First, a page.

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RMS Aquitania in the Great War - The Wartime Memories Project -

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- RMS Aquitania during the Great War -


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RMS Aquitania



 Hospital ship  

HMHS Aquitania

RMS Aquitania was a Cunard Line ocean liner designed by Leonard Peskett and built by John Brown & Company in Clydebank, Scotland. She was launched on 21 April 1913 and sailed on her maiden voyage to New York on 30 May 1914. Aquitania was the third in Cunard Line's "grand trio" of express liners, preceded by the RMS Mauretania and RMS Lusitania, and was the last surviving four-funnelled ocean liner. Widely considered one of the most attractive ships of her time, Aquitania earned the nickname "Ship Beautiful".

In her 36 years of service, Aquitania survived military duty in both world wars and was returned to passenger service after each. Aquitania's record for the longest service career of any 20th-century express liner stood until 2004, when the Queen Elizabeth 2 (ultimate career service of 40 years) became the longest-serving liner.

Aquitania's maiden voyage was under the command of Captain William Turner on 30 May 1914. This event was overshadowed by the sinking of the RMS Empress of Ireland in Quebec the previous day with over a thousand drowned. The following month Archduke Franz Ferdinand of Austria was assassinated, and the world was plunged into World War I, interrupting Aquitania's civilian career. After only three round trips she was taken over for military use. At first "Aquitania" was converted into an armed merchant cruiser, for which provision had been made in her design. The Admiralty found that large liners were too profligate in their use of fuel to act as cruisers, so Aquitania did not serve long in that role. After being idle for a time, in the spring of 1915 the Cunarder was converted into a trooper, and made voyages to the Dardanelles, sometimes running alongside Britannic or Mauretania. Aquitania then was converted into a hospital ship, and acted in that role in during the Dardanelles campaign. In 1916, the year that White Star's third ship, Britannic, was sunk, Aquitania was returned to the trooping front, and then in 1917 was again laid up. In 1918, the ship was back on the high seas in troopship service, conveying North American troops to Britain. Many of these departures were from the port of Halifax, Nova Scotia where the ships spectacular dazzle paint scheme was captured by artists and photographers, including Antonio Jacobsen. On one occasion "Aquitania" transported over 8,000 men.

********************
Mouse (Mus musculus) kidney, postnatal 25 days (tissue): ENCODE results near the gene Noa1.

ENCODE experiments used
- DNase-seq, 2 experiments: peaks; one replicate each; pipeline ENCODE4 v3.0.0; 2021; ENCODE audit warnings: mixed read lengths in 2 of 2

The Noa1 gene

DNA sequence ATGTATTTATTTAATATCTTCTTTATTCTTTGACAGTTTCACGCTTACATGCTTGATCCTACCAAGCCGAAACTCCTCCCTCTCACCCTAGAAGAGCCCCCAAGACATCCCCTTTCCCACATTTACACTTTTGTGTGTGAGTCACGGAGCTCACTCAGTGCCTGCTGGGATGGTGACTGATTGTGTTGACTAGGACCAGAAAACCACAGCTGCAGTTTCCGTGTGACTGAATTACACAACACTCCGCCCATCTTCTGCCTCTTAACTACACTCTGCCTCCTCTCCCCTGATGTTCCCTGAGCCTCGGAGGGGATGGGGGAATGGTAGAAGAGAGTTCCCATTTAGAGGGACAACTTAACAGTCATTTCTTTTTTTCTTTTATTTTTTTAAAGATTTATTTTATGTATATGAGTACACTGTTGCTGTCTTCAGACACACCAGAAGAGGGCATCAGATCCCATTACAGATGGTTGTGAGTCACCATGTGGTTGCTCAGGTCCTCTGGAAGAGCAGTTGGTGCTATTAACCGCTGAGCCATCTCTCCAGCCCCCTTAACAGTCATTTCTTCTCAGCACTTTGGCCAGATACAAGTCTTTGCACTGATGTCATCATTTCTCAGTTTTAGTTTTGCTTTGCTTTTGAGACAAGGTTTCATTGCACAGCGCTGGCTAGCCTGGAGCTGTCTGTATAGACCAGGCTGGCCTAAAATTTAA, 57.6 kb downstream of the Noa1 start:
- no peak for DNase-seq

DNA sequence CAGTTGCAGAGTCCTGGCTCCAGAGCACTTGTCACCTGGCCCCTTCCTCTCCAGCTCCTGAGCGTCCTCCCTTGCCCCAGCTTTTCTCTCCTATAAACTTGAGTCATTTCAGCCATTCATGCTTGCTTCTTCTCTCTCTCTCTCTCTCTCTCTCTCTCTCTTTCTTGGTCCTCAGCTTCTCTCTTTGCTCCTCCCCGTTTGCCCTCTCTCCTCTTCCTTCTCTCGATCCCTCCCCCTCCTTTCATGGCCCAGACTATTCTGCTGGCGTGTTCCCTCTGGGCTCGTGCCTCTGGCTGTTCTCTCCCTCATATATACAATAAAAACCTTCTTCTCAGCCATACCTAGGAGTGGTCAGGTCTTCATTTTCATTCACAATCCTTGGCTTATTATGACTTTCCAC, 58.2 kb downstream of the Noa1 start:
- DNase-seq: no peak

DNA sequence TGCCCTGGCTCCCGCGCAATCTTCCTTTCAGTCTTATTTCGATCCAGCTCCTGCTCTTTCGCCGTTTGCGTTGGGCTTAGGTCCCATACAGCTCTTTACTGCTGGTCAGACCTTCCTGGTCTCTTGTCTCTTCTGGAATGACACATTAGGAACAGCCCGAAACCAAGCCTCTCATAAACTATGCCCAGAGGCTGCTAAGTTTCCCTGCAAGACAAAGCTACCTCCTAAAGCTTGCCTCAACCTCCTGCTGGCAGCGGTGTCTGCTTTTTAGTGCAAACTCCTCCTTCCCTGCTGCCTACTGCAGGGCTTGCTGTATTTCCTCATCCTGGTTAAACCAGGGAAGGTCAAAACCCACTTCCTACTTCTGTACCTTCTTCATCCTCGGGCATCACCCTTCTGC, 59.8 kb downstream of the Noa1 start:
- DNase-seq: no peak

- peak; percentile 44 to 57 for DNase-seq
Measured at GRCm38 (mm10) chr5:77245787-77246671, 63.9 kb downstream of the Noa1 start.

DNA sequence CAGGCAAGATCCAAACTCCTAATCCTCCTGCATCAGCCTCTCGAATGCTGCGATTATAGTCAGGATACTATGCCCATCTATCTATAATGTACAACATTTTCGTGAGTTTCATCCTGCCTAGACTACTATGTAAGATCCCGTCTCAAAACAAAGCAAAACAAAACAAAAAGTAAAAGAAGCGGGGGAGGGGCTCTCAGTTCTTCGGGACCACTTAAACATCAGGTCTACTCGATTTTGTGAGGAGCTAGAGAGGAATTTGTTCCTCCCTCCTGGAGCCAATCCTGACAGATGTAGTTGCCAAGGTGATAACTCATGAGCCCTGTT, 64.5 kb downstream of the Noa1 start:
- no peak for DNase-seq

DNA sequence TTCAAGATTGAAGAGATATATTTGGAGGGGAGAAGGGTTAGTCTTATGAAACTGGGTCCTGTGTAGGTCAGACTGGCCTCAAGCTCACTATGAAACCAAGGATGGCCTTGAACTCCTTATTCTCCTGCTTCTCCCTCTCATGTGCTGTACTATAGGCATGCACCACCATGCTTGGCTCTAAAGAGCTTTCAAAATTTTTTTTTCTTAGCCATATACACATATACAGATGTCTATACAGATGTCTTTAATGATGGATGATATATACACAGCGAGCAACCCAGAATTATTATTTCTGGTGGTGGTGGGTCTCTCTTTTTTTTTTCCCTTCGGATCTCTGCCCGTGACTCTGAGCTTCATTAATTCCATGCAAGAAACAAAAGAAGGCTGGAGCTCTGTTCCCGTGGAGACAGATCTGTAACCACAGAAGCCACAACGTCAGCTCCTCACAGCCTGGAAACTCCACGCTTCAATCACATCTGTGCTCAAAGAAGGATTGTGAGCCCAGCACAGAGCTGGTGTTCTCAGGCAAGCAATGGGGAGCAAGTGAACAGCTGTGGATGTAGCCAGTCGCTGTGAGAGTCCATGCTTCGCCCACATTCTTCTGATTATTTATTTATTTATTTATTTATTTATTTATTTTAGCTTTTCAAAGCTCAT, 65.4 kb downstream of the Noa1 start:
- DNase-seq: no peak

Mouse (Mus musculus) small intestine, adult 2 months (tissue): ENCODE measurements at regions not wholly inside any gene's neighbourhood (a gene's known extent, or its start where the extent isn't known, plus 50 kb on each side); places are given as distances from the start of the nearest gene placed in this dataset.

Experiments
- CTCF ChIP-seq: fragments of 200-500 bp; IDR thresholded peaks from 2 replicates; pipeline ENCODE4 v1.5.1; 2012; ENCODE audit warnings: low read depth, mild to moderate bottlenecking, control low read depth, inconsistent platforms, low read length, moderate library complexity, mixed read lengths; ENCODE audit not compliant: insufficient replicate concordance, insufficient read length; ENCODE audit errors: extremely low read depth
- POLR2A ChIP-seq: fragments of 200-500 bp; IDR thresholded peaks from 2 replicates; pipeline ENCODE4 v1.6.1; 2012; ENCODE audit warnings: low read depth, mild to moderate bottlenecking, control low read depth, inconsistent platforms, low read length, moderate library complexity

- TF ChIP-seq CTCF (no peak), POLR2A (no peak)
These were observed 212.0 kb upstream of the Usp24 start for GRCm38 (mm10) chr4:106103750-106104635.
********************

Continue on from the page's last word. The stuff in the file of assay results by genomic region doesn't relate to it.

• Hospital Ship or Ambulance Transport Service during WW1.
  • Medical Staff strength.
  • Officers:41
  • Nurses:102
  • Other:351
  • Accommodation capacity.
  • Officers:196
  • Cots:893
  • Berths:3093
  • Period of Service as Hospital Ship or Ambulance Transport.
  • Date From:4th September 1915
  • Date To:27th December 1917
  • Ships Crew details:

After the end of hostilities, in June 1919, "Aquitania" ran a Cunard "austerity service" between Southampton and New York. In December of that year Aquitania was docked at the Armstrong Whitworth yards in Newcastle to be refitted for post-war service. The ship was converted from coal burner to oil-fired, which greatly reduced the number of engine room crew required. The original fittings and art pieces, removed when refitted for military use, were brought out of storage and re-installed. At some point around this time during the ship's history, the wheelhouse was moved up one deck as the officers had complained about the visibility over the ships bow. The second wheelhouse can be seen in later pictures of the era and the old wheelhouse area below has had the windows plated in.

John Doran


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Those known to have served in

RMS Aquitania

during the Great War 1914-1918.

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